Wired directly to the PC (no router) I can get 1.3Gbps Innever expected to get the full 1.5Gbps I need a new router anyway because mine only supports up to " N" I would like to get one with AX spec so figured I would find one to take the 1.5Gbps+
 

kanewolf

Titan
Moderator
Wired directly to the PC (no router) I can get 1.3Gbps Innever expected to get the full 1.5Gbps I need a new router anyway because mine only supports up to " N" I would like to get one with AX spec so figured I would find one to take the 1.5Gbps+
The Bell Home Hub 3000 is an AC WIFI source. You shouldn't need another router.
I would not recommend an AX router at this point. With WIFI6e (6Ghz band WIFI) soon to be released, I would wait.

What link speed was shown by windows when you connected directly ?
 
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gggplaya

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Jan 27, 2011
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I know some asus routers have 2.5gbe. Here's how to configure it for WAN: https://www.asus.com/support/FAQ/1043654/

Cheapest one is probably going to be the RT-AX86U but since it only has 1 port, you wouldn't be able to wire anything else higher than 1gbps. I would want at least two 2.5gbe ports on the router so I could connect a computer directly to full speed, or an external switch to expand that connection to more computers.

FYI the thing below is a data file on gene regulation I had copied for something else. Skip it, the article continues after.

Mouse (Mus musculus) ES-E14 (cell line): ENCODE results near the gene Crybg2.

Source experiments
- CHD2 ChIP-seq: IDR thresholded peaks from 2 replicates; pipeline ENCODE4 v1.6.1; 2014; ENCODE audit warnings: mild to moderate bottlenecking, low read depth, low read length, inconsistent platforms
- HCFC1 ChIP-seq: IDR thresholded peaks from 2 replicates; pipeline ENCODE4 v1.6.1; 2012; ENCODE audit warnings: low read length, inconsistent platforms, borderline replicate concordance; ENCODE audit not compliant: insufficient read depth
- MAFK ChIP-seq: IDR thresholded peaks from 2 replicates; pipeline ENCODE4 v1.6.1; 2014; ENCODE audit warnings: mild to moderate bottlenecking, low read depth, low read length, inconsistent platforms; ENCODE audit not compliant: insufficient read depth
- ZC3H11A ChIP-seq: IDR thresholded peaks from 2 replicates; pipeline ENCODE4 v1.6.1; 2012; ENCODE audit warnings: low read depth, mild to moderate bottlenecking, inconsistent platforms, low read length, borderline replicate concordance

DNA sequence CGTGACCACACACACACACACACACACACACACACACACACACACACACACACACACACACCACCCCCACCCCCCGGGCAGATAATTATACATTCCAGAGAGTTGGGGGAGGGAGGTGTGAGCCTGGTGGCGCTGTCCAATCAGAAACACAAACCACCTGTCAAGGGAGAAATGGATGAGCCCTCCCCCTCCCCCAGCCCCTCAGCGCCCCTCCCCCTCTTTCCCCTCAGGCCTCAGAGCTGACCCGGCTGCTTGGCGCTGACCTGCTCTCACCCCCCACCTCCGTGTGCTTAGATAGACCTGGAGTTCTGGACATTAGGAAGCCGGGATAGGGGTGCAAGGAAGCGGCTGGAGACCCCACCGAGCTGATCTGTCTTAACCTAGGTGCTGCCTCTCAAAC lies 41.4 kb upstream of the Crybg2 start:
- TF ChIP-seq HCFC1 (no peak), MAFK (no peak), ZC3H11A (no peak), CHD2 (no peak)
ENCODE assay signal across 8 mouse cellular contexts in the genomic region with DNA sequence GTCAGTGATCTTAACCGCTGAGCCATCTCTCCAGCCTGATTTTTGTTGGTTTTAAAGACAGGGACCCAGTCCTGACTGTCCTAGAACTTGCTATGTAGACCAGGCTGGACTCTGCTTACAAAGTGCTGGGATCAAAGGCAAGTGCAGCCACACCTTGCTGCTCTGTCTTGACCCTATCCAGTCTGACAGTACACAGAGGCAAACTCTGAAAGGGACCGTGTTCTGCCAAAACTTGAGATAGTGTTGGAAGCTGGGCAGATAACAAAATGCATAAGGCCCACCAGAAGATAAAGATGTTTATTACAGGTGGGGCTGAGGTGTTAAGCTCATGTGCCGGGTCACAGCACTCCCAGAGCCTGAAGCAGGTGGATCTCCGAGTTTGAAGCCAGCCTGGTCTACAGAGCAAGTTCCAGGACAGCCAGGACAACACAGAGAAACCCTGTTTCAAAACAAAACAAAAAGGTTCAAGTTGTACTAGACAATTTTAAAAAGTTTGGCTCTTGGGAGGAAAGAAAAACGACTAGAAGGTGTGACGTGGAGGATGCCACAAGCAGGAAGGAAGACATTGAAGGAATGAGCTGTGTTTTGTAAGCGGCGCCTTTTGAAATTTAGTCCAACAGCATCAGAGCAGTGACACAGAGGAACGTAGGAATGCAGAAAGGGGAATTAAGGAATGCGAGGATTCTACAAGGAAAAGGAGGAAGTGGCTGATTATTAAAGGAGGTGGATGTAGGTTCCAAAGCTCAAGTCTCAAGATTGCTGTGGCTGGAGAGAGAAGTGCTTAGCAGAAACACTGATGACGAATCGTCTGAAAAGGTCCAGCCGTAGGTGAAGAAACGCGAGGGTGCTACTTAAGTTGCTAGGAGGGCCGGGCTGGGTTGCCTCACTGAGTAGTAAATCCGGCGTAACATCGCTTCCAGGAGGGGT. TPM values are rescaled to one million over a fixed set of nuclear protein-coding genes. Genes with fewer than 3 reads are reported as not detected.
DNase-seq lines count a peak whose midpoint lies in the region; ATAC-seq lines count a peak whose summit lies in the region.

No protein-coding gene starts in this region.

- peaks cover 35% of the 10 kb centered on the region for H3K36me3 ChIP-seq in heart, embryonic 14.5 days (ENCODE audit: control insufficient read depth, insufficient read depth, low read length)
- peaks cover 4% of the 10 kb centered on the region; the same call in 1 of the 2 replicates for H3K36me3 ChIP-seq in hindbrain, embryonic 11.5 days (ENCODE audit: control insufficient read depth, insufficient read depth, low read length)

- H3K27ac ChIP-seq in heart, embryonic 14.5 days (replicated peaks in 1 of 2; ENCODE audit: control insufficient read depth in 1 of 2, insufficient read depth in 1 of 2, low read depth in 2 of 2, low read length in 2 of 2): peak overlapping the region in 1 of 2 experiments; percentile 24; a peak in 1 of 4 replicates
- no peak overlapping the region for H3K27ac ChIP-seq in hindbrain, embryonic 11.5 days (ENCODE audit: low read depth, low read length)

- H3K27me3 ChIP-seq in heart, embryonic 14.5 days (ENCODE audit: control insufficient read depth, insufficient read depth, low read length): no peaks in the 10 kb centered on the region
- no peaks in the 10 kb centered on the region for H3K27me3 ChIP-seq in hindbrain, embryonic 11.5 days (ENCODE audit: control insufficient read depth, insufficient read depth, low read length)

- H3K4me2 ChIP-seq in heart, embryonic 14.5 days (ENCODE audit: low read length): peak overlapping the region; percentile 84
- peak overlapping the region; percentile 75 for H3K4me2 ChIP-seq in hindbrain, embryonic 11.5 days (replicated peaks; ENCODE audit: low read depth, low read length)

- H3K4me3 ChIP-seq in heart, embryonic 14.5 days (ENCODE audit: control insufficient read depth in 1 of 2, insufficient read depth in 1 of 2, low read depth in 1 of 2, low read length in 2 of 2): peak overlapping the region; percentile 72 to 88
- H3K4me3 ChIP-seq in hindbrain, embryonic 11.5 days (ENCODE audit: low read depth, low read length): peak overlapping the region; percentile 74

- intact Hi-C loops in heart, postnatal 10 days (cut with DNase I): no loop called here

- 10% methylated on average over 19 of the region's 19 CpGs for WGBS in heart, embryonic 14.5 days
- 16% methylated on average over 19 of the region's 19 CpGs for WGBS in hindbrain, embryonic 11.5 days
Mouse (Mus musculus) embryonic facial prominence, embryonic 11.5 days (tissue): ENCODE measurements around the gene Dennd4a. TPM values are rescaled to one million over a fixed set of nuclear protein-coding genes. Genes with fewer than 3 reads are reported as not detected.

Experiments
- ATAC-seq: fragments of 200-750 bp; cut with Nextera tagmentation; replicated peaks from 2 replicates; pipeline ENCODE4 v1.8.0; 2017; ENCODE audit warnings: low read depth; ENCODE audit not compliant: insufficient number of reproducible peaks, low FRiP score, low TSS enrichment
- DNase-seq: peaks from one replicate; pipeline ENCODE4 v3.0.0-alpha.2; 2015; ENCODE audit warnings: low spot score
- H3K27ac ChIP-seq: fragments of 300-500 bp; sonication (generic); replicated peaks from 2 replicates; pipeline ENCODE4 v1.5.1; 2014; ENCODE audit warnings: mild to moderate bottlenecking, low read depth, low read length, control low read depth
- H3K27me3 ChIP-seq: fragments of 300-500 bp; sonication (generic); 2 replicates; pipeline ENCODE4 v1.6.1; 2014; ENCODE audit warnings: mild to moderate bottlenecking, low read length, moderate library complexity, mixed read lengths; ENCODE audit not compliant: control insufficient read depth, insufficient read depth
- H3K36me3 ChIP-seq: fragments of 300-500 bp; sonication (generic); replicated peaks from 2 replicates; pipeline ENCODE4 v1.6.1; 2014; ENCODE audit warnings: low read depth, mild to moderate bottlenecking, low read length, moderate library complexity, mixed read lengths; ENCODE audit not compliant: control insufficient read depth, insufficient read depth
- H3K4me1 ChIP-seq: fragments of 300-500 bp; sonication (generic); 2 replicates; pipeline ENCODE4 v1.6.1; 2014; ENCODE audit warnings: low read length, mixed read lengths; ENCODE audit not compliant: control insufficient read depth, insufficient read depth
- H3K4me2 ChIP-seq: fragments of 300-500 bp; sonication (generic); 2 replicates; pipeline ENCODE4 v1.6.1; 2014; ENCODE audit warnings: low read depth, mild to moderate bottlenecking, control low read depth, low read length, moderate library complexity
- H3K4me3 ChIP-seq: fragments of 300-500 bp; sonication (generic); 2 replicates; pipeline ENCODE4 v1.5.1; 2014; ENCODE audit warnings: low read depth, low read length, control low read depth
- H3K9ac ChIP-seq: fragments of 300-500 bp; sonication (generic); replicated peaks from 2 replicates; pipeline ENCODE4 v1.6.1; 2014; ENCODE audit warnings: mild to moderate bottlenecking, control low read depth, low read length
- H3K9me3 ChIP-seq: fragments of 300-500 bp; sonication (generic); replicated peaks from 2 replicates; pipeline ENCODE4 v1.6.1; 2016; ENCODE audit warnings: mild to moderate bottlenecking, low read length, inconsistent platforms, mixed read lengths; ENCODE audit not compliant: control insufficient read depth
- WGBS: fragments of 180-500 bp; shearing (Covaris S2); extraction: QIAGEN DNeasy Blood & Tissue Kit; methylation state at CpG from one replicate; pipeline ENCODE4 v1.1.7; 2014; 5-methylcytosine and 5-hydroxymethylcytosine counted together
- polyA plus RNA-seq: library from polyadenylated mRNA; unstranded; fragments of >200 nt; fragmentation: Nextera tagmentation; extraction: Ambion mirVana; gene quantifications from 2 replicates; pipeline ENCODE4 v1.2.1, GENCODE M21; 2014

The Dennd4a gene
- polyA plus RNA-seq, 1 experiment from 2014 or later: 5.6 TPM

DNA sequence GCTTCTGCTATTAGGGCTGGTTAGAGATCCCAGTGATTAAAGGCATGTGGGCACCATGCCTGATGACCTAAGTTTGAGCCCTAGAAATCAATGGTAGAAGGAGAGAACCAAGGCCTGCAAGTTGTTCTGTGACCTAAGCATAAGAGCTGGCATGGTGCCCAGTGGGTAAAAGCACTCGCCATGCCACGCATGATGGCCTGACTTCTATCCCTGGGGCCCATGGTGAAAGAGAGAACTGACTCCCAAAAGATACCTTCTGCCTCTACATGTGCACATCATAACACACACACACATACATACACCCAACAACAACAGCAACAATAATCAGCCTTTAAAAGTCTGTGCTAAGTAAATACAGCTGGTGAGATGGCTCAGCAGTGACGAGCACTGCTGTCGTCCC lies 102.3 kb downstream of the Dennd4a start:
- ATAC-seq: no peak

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gggplaya

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If you could give us a picture of exactly how your HH3000 is connected to the fiber, that would be helpful?

You might be able to get a fiber to 2.5/5/10gbe converter if they're using an SFP port plug. It would be a simple plug and play affair, but according to others you would need to do VLAN tagging to 35 and plug in your own router with a faster port.

At this level, it's going to be hard to find a full fledged All-in-one router to do what you need. The asus AX89X has two 10gb ports. 1 is SPF+ , the other is 10gbe ethernet. You shouldn't need a media converter for this router, but it's a $450 router. I would buy it from Amazon or somewhere you know you can return it if it doesn't work. If it does work, it'll give you the full speeds you're looking for.
 
I think the homehub he is using is a gpon connected fiber modem/router. If it is gpon then it is impossible to replace. Even if it were technically possible I am sure the ISP somehow locks it similar to cable modems so you can't just hook it up yourself without paying for a service.
 

gggplaya

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This guy had an SFP adapter on his Bell HH3000, it was easy to replace his router/modem. The SFP transceiver was what is registered to Bell. Like I said, we really need to see pictures to see what exact the OP has on his modem/router. Many fiber ISP's are going this route with the SFP because they don't have to provide a modem and then a separate router. They can just have it all in 1 device.


View: https://www.youtube.com/watch?v=LXAF-fQJHqE